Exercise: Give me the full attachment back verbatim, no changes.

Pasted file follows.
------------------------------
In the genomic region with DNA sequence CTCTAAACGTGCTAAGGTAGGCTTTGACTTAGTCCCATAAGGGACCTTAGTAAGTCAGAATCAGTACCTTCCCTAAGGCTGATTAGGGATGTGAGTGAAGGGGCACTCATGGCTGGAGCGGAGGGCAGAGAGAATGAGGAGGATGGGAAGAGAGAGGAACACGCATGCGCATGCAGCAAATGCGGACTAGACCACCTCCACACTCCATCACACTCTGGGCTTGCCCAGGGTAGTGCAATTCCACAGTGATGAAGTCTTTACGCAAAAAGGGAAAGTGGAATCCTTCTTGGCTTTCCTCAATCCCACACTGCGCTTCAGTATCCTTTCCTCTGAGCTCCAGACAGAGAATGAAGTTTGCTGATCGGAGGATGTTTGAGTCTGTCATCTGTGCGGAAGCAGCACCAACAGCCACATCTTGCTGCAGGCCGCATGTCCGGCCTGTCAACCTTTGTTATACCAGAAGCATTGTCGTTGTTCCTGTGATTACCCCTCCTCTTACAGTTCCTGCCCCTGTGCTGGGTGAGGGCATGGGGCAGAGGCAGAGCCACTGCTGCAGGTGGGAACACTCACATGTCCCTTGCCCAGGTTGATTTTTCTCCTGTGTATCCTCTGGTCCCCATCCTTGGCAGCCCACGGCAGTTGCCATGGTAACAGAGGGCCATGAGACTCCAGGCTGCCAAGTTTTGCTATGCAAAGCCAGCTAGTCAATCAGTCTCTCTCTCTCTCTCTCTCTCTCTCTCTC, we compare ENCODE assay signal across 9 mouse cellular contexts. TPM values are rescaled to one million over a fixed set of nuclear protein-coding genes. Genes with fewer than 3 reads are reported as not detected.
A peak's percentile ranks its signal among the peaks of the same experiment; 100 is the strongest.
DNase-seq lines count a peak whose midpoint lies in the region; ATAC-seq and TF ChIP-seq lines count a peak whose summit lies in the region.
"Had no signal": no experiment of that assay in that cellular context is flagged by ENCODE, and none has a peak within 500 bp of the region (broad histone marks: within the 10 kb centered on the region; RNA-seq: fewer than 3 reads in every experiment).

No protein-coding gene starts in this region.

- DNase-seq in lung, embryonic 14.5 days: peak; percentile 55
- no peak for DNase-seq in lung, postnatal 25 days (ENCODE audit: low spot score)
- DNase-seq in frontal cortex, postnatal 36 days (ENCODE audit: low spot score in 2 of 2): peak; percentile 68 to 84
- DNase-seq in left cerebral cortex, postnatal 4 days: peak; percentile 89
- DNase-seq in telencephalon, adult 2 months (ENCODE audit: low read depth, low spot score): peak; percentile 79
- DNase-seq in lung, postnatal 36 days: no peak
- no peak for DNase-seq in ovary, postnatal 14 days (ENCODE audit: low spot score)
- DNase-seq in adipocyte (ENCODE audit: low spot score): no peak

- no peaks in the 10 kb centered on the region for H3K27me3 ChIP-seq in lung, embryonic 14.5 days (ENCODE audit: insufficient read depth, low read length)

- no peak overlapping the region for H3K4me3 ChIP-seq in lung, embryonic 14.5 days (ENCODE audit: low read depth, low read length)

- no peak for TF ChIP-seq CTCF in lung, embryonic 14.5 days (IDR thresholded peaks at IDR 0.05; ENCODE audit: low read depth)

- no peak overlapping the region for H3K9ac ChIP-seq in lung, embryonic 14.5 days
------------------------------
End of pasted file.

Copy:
In the genomic region with DNA sequence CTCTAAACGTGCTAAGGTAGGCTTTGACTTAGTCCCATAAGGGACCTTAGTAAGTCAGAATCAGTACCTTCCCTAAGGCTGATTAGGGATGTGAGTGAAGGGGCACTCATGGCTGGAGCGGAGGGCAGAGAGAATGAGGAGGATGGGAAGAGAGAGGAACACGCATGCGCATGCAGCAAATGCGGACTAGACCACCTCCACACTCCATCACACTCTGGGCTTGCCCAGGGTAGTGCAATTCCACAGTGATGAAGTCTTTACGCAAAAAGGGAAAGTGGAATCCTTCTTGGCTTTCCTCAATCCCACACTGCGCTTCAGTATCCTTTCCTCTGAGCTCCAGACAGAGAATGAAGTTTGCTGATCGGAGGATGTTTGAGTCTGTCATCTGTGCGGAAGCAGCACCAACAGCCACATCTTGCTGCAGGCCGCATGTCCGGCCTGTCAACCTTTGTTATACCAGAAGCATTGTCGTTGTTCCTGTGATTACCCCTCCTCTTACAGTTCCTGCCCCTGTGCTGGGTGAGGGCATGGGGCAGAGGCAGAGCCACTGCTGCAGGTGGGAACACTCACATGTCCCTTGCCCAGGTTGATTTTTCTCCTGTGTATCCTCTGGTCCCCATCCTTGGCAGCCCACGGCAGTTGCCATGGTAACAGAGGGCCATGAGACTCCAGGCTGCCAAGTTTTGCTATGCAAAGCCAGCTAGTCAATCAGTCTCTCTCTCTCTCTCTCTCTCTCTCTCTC, we compare ENCODE assay signal across 9 mouse cellular contexts. TPM values are rescaled to one million over a fixed set of nuclear protein-coding genes. Genes with fewer than 3 reads are reported as not detected.
A peak's percentile ranks its signal among the peaks of the same experiment; 100 is the strongest.
DNase-seq lines count a peak whose midpoint lies in the region; ATAC-seq and TF ChIP-seq lines count a peak whose summit lies in the region.
"Had no signal": no experiment of that assay in that cellular context is flagged by ENCODE, and none has a peak within 500 bp of the region (broad histone marks: within the 10 kb centered on the region; RNA-seq: fewer than 3 reads in every experiment).

No protein-coding gene starts in this region.

- DNase-seq in lung, embryonic 14.5 days: peak; percentile 55
- no peak for DNase-seq in lung, postnatal 25 days (ENCODE audit: low spot score)
- DNase-seq in frontal cortex, postnatal 36 days (ENCODE audit: low spot score in 2 of 2): peak; percentile 68 to 84
- DNase-seq in left cerebral cortex, postnatal 4 days: peak; percentile 89
- DNase-seq in telencephalon, adult 2 months (ENCODE audit: low read depth, low spot score): peak; percentile 79
- DNase-seq in lung, postnatal 36 days: no peak
- no peak for DNase-seq in ovary, postnatal 14 days (ENCODE audit: low spot score)
- DNase-seq in adipocyte (ENCODE audit: low spot score): no peak

- no peaks in the 10 kb centered on the region for H3K27me3 ChIP-seq in lung, embryonic 14.5 days (ENCODE audit: insufficient read depth, low read length)

- no peak overlapping the region for H3K4me3 ChIP-seq in lung, embryonic 14.5 days (ENCODE audit: low read depth, low read length)

- no peak for TF ChIP-seq CTCF in lung, embryonic 14.5 days (IDR thresholded peaks at IDR 0.05; ENCODE audit: low read depth)

- no peak overlapping the region for H3K9ac ChIP-seq in lung, embryonic 14.5 days